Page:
SARS-CoV-2 Protein Hampers Innate Immune Reaction In Vitro
SARS-CoV-2 Protein Hampers Innate Immune Reaction In Vitro

SARS-CoV-2 Protein Hampers Innate Immune Reaction In Vitro

The viral protein known as ORF3b limits the induction of the type I interferon response, which typically alerts other immune system components to the presence of a virus, in cultured cells.

Abby Olena
Abby Olena
May 21, 2020

ABOVE: An artist’s rendering of the SARS-CoV-2 virus
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The coronavirus known as SARS-CoV-2, the causative agent of the COVID-19 pandemic, induces a puny innate immune response compared other respiratory viruses such as the flu. In a preprint posted on bioRxiv on May 12, researchers have shown in cell culture that a viral protein called open reading frame 3b (ORF3b) actively blocks the induction of type I interferon, a crucial aspect of that response.

This protein “is clearly a very good blocker of these early innate defenses of the cells, and it relates perfectly to what we see in organoids and animal models and in COVID-19 patients,” says Benjamin tenOever, a virologist at the Icahn School of Medicine at Mount Sinai in New York. “The virus—for reasons like ORF3b—is very good at shutting off and minimizing the amount of this key antiviral defense called interferon, which plays a really important role in slowing virus infection and inhibiting further replication while you wait for your T cells and your B cells to come in.”

tenOever was not involved in the current study, but in a paper that’s now been published in Cellwhich The Scientist reported on as a preprint, his group described how underwhelming the innate immune response to SARS-CoV-2 is. “It’s a bioRxiv paper, so you always have to be a little bit careful that it hasn’t been heavily scrutinized by unbiased reviewers, but, that said, it also makes a lot of sense,” he adds.

See “Cells’ Response to SARS-CoV-2 Different from Flu, RSV

Based on clinical reports of COVID-19 and SARS patients, it was apparent to Kei Sato, a virologist at the Institute of Medical Science at the University of Tokyo, and colleagues that the virulence and pathogenicity of SARS-CoV-2 differ from those of SARS-CoV, the coronavirus that caused the SARS outbreak in more than 8,000 people in 2003. “We just hypothesized that the functions of some viral genes are different between them,” Sato writes in an email to The Scientist.

It was unbelievable that a 22–amino acid protein suppresses type I interferon.

—Kei Sato, University of Tokyo

To test this idea, the researchers compared the lengths of viral genes between the two coronaviruses. They noticed the SARS-CoV-2 ORF3b is considerably shorter than its SARS-CoV ortholog, encoding a protein just 22 amino acids long, compared to the 154 amino acids of SARS-CoV ORF3b, thanks to the presence of premature stop codons. The team also found that this short ORF3b protein is conserved in SARS-CoV-2’s closest coronavirus relatives, which infect bats and pangolins—scaly-skinned mammals found in Asia and Africa.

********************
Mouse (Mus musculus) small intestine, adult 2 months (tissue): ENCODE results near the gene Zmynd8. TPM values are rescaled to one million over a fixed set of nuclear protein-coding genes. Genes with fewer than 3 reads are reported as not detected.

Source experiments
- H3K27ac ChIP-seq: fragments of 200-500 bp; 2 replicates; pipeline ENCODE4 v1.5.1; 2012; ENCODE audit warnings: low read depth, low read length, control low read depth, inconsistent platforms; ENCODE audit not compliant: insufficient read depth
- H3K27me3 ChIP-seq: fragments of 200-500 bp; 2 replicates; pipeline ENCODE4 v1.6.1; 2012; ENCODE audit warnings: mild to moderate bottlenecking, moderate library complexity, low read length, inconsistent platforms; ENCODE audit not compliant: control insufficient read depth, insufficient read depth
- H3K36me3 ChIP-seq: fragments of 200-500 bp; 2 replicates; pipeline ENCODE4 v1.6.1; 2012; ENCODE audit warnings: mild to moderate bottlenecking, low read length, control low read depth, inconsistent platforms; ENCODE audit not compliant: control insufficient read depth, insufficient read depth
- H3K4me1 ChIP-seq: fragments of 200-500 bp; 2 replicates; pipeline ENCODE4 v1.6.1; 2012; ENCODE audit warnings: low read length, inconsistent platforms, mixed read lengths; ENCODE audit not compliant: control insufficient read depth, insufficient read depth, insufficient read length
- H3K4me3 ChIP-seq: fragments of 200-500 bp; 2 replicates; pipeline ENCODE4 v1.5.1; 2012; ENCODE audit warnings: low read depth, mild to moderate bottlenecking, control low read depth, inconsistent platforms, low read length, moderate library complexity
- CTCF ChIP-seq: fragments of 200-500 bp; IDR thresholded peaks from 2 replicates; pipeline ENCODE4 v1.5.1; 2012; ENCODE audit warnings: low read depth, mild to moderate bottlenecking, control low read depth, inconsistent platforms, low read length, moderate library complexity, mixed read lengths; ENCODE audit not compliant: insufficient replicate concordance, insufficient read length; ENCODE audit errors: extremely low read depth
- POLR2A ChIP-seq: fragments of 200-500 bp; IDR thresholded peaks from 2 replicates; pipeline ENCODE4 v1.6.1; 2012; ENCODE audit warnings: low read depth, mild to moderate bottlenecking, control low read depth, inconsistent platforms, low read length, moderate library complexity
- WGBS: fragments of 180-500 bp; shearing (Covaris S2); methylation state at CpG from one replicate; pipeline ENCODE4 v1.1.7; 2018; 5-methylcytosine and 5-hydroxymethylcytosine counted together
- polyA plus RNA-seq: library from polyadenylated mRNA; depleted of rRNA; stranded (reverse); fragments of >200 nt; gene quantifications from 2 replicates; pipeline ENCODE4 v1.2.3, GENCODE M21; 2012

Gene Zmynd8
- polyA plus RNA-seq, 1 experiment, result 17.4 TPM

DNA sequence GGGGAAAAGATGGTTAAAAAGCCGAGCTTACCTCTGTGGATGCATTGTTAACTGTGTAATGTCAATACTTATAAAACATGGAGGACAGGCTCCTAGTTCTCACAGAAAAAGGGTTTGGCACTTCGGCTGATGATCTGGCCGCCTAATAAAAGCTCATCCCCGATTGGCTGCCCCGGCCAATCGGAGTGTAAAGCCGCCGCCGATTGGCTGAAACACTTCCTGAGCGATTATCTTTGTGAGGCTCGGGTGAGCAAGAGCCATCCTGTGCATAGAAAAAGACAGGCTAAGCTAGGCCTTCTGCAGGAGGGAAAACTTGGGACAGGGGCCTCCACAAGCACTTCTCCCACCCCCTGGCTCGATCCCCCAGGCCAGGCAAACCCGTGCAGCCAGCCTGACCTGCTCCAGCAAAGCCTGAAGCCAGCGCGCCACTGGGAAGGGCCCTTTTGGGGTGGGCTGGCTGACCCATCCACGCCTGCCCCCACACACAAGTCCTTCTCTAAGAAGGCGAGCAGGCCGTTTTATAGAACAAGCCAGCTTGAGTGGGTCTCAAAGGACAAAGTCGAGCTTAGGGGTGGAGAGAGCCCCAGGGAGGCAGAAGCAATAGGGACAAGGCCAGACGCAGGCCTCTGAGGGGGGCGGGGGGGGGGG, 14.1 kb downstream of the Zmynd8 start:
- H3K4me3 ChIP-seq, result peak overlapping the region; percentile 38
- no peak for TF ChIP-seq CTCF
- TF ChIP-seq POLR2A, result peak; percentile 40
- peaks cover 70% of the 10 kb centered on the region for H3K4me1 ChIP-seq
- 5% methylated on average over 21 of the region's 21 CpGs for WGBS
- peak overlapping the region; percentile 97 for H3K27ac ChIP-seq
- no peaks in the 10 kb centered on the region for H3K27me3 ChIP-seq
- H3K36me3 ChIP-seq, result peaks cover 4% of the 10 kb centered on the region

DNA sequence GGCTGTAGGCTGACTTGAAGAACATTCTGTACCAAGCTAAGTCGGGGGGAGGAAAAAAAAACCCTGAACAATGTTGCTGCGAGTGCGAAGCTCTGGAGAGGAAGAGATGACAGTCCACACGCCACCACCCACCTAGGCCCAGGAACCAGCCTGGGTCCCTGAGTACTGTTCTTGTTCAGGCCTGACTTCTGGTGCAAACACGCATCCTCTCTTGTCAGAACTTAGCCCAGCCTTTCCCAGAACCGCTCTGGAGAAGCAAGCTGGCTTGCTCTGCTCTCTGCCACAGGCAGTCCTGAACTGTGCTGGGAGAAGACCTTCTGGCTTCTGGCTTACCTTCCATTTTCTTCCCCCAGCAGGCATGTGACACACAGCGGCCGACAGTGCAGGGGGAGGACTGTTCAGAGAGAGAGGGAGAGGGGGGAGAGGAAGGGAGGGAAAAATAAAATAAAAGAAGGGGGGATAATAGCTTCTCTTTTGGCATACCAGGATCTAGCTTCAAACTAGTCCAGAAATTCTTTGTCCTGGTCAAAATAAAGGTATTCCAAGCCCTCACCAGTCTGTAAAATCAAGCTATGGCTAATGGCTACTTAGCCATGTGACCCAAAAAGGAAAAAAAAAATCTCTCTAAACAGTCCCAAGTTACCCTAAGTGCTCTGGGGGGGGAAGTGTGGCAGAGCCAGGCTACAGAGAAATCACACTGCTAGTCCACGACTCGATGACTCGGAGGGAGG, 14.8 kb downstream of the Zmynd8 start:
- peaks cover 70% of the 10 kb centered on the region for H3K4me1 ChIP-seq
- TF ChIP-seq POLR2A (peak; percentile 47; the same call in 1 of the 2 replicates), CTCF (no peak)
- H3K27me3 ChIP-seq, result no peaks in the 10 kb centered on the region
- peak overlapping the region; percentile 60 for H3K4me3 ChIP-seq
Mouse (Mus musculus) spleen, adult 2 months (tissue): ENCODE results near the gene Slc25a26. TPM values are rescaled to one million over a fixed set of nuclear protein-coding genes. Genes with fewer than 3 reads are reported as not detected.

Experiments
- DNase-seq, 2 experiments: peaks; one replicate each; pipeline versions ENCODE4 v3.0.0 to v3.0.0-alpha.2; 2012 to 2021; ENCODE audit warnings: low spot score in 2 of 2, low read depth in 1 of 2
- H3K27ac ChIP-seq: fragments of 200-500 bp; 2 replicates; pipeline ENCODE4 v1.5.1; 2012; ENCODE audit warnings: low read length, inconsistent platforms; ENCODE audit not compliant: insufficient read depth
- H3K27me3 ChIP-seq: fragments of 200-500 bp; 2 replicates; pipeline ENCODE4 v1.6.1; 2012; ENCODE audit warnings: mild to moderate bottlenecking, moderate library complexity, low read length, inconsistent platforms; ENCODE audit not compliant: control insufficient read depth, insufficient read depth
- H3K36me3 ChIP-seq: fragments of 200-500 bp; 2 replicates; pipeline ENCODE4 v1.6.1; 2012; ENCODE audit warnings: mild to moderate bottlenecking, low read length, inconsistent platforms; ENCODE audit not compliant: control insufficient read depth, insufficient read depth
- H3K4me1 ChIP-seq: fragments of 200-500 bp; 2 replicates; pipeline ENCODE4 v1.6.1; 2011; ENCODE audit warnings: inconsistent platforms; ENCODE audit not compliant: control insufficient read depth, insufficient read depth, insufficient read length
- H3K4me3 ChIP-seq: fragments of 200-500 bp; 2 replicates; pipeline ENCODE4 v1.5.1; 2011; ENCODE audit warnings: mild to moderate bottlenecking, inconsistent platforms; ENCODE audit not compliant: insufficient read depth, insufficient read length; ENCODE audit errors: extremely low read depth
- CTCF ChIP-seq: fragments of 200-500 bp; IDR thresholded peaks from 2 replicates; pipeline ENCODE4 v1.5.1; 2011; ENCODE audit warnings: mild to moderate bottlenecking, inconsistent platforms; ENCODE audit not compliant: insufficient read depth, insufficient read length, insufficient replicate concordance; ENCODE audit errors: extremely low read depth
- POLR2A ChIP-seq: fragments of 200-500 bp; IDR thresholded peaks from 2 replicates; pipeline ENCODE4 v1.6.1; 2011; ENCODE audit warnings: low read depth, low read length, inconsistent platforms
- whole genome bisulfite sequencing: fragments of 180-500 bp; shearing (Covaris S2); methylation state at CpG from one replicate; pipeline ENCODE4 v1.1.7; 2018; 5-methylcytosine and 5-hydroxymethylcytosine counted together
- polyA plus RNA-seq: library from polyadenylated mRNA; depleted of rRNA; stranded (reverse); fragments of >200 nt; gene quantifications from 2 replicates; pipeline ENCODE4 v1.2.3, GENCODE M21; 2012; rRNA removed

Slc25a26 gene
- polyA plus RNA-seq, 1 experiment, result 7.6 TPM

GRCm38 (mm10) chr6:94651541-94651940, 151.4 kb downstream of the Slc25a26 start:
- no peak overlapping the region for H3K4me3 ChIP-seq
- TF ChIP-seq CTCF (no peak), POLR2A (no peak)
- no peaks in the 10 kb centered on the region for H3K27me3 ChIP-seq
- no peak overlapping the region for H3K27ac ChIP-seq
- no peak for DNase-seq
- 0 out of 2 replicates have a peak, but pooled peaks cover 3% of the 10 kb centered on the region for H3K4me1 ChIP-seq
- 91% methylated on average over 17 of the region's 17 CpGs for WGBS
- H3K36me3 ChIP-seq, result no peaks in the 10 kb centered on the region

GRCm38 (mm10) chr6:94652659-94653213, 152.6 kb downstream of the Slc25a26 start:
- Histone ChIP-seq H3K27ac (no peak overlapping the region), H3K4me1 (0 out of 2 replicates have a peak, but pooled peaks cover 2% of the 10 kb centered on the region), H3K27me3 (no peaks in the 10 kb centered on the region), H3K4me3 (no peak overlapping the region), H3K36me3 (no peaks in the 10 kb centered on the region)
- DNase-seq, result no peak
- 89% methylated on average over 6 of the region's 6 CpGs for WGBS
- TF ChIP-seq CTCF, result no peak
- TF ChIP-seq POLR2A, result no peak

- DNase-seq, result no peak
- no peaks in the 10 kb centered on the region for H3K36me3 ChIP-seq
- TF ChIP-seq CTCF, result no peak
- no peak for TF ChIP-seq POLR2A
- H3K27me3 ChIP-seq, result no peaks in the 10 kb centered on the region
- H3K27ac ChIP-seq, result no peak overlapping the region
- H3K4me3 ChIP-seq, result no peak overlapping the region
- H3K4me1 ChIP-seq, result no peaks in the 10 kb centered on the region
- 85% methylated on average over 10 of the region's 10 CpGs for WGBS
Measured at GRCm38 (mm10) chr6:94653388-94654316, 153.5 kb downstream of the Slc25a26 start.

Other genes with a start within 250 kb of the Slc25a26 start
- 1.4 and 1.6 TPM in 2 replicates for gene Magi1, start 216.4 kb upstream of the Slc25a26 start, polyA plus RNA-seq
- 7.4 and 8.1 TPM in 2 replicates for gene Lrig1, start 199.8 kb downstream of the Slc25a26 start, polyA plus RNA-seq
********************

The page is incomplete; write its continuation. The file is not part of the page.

Previous work had shown that SARS-CoV ORF3b could inhibit the activation of type I interferon, so the researchers wanted to test whether SARS-CoV-2 ORF3b and related proteins could do the same. They produced a number of ORF3b proteins in human cells and then infected the cells with a mouse respiratory virus that causes a robust immune response in culture. The ORF3b proteins that were best at inhibiting the interferon response were from SARS-CoV-2 and closely related coronaviruses, as well as two proteins from bat viruses related to SARS-CoV that also had shorter ORF3b proteins. When they introduced a premature stop codon into the SARS-CoV ORF3b coding sequence, the resulting 135-amino acid protein was better at suppressing type I interferon than the wildtype SARS-CoV protein was.

“At first, honestly, we just imagined that SARS-CoV-2 ORF3b does not possess the ability to hamper the activation of type I interferon” because of its short length, Sato tells The Scientist. “But the answer was completely opposite to our hypothesis. It was unbelievable that a 22–amino acid protein suppresses type I interferon.”

While it appeared that shorter ORF3b proteins were better at helping the virus duck host immune responses, there wasn’t a linear relationship between length and efficacy. When the team removed the premature stop codons along the length of the SARS-CoV-2 ORF3b sequence to produce proteins 57, 79, 119, and 155 amino acids long in cell culture, all of these except the longest one were better able to suppress the interferon response in cells than the wildtype 22–amino acid ORF3b protein was.

The researchers also determined that at least two COVID-19 patients in Ecuador were infected with a variant of SARS-CoV-2 that encodes a 56-amino-acid-long ORF3b protein. One of the patients died, but Sato cautions “that there is no direct evidence indicating that such quasi-species (encoding the extended ORF3b) are highly pathogenic.”

Studying viral proteins in culture is informative, but it’s not yet clear if blocking ORF3b would help treat the disease, says Priya Luthra, a virologist at the Trudeau Institute in New York who did not participate in the study. Some people with COVID-19 experience a robust, dysregulated innate immune response, she adds, but “the key question is what is really causing this dysregulation in the patients?”

Y. Konno et al., “SARS-CoV-2 ORF3b is a potent interferon antagonist whose activity is further increased by a naturally occurring elongation variant,” bioRxiv, doi:10.1101/2020.05.11.088179, 2020.